The triple-random constrainable curve generator for smooth function perturbation
Smurves is a tool for random smooth curve generation that allows for several constraints to be put on the generation process. If offers a more constrainable alternative to using, for example, Gaussian processes for that purpose. The method is based on Newtonian projectile motion and takes its inspiration from Brandon Sanderson's book series The Stormlight Archive. More specifically, the approach used by the tool makes use of changing both the direction and magnitude of gravity for an in-flight object, which is part of the series' magic system and provided the initial concept.
With this idea in mind, Smurves generates smooth curves by randomly sampling the gravitational force, as well as locations and the number of gradient sign changes, for one projectile per curve path and making sure that all constraints are adhered to, with velocity and flight angle being retained after gravitational direction switches.
In essence, the code's inner workings can be imagined as firing a bullet at either zero angle or a random angle, from a specified or random point at either the left or the right side of the x-axis interval, depending on the user preferences. At a random number of random points, gravity gets turned upside down with a new random magnitude while the bullet continues its flight, all subject to the constraints set by the user for the properties of the required curves.
The motivation for this approach was to find a novel way* of generating utterly random curves with certain constraints to smoothly perturbate functions, for example the matter power spectrum in cosmology. A more detailed description of the methodology, as well as the first application of the tool to scientific inquiry, can be found in this paper on the viability of type Ia supernova data to test the standard model of cosmology.
* Because it's from a novel. This documentation comes fully equipped with bad jokes.
Smurves can be installed via PyPI, with a single command in the terminal:
pip install smurves
Alternatively, the file
smurves.py can be downloaded from the folder
smurves in this repository and used locally by placing the file into the working directory for a given project. An installation via the terminal is, however, highly recommended, as the installation process will check for the package requirements and automatically update or install any missing dependencies, thus sparing the user the effort of troubleshooting and installing them themselves.
The descriptions and example usage below provide a quick tutorial on Smurves. In addition, the
examples.ipynb Jupyter Notebook in the
examples folder in this repository show the use of the tool for various constraints and with explanations for each parameter set, and with the code necessary to plot the curves.
In addition to the number of curves and interval constraints for both x-axis and y-axis beyond which the curves shouldn't stray, the tool requires the number of measurement points amd the maximum number of directional changes per curve.
Six optional parameters include the placement of a point in which the curves should converge, the choice of a logarithmic scale for the x-axis, the choice to launch the curve trajectories at random instead of zero angles, the choice to let the curves converge on the right instead of the left side if a convergence point is provided, the percentiles along the x-axis before and which no directional gravity changes should be implemented, and the placing of a threshold point before which no deviation from the convergence point's x-axis value should take place. These parameters are described in the table below.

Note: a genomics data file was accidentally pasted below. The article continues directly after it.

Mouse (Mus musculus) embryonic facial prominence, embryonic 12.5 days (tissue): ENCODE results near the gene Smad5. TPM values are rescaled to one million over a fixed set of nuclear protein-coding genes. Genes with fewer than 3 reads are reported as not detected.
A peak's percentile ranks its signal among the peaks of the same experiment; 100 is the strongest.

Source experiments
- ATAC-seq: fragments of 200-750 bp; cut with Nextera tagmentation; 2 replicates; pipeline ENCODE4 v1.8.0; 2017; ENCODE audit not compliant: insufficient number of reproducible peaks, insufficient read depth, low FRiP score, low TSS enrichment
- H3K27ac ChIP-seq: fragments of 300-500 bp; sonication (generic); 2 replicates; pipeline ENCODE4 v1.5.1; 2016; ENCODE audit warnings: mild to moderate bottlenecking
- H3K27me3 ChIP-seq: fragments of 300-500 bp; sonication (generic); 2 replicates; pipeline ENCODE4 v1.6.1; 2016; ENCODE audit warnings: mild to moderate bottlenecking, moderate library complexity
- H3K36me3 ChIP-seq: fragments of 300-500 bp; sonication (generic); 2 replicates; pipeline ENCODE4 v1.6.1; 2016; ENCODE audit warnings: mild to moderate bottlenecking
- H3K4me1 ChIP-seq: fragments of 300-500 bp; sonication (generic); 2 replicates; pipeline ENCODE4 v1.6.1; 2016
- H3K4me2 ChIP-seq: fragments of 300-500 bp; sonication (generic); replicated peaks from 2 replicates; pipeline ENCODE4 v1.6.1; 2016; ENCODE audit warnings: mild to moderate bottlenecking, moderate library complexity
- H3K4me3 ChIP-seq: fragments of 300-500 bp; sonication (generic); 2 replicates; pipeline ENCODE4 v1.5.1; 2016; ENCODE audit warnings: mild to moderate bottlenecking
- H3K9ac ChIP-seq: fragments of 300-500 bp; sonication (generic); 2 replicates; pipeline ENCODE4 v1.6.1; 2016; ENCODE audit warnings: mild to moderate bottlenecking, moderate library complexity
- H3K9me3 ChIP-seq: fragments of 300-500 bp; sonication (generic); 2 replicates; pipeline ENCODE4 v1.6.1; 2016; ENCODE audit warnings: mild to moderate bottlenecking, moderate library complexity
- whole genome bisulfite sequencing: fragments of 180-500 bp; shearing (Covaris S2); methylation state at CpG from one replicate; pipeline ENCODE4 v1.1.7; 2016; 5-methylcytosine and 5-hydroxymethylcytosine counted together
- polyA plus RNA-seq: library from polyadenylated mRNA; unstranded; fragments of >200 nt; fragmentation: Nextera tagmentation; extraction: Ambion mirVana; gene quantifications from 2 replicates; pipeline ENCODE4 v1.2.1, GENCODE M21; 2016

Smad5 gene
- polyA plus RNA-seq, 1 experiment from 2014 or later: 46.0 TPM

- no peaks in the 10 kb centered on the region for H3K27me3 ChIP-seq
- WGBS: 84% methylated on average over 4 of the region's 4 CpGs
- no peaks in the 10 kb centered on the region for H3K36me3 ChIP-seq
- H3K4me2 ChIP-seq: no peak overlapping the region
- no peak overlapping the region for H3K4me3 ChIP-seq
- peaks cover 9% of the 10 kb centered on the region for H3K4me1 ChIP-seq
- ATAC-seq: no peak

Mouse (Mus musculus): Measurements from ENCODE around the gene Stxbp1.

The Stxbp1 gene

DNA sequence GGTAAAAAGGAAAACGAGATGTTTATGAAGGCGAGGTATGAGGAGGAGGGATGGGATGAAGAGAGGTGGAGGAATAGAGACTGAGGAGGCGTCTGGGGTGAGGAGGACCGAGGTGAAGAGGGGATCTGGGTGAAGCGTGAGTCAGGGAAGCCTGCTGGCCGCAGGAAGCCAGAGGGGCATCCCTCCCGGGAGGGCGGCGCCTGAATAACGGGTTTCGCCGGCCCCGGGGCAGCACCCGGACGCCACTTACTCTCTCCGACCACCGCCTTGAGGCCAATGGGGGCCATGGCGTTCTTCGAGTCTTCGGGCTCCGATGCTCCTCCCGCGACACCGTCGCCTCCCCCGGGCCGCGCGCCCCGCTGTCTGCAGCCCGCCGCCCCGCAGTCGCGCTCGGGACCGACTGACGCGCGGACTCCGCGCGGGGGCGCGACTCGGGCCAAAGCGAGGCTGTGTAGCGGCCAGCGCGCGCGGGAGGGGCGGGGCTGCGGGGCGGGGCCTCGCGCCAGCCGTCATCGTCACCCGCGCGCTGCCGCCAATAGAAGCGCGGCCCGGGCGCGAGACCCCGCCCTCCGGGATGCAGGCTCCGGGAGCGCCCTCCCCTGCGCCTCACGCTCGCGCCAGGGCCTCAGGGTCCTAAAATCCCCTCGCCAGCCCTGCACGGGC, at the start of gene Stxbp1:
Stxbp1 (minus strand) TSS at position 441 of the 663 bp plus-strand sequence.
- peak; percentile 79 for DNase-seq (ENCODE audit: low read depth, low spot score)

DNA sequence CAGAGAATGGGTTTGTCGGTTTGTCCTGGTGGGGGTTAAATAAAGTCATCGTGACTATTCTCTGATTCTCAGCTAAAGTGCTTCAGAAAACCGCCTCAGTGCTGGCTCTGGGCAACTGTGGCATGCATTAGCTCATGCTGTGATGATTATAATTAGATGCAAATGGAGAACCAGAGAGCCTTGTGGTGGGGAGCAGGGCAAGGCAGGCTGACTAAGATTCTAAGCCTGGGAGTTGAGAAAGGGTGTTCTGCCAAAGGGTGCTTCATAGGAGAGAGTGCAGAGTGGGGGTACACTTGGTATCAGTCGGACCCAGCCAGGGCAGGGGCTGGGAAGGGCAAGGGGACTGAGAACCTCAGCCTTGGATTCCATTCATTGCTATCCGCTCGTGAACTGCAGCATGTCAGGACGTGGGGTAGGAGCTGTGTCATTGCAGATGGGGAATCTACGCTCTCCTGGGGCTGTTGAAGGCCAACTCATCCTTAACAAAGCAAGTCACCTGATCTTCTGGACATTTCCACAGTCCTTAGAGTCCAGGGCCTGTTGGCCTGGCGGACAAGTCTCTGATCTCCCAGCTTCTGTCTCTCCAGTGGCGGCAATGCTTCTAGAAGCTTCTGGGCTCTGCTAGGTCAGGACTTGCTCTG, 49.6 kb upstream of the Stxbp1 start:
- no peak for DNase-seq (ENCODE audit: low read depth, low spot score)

|n_curves||The number of curves you want to generate|
|x_interval||The allowed x-axis interval for the curves|
|y_interval||The allowed y-axis interval for the curves|
|n_measure||The number of equally-spaced measurement points|
|direction_maximum||The maximum number of allowed gradient changes|
|convergence_point (optional)||The left-side point of convergence for curves||None|
|log_scale (optional)||Whether measurements should be on a log-scale||False|
|random_launch (optional)||Whether the first launch angle should be random||False|
|right_convergence (optional)||Whether convergence should be on the right side||False|
|change_range (optional)||The x-axis percentiles before and after which no
gradient changes should take place for curves
|change_spacing (optional)||The minimum space in measurement points between
the different points of a gravitational force change
|change_ratio (optional)||The multiplier for the last partial trajectory to get
the upper limit for the next partial trajectory's force
|start_force (optional)||The point of the first deviation from unity||None|
After the installation via PyPI, or using the
smurves.py file locally, the usage looks like this:
from smurves import surgebinder curves = surgebinder(n_curves = 10, x_interval = [0.001, 10.0], y_interval = [0.0, 5.0], n_measure = 100, direction_maximum = 3, convergence_point = [0.001, 1.0], log_scale = True, change_range = [0.2, 0.8], start_force = 0.01)
Note that if we want a logarithmic scale, the x-axis interval, as well as the
start_force parameter to enforce no deviation before that value, have to provide powers of ten, e.g. 0.1, 10 or 1000. Given that we chose a logarithmic scale and no deviations before x = 0.01, a set generated with the above parameters can, for example, look like this: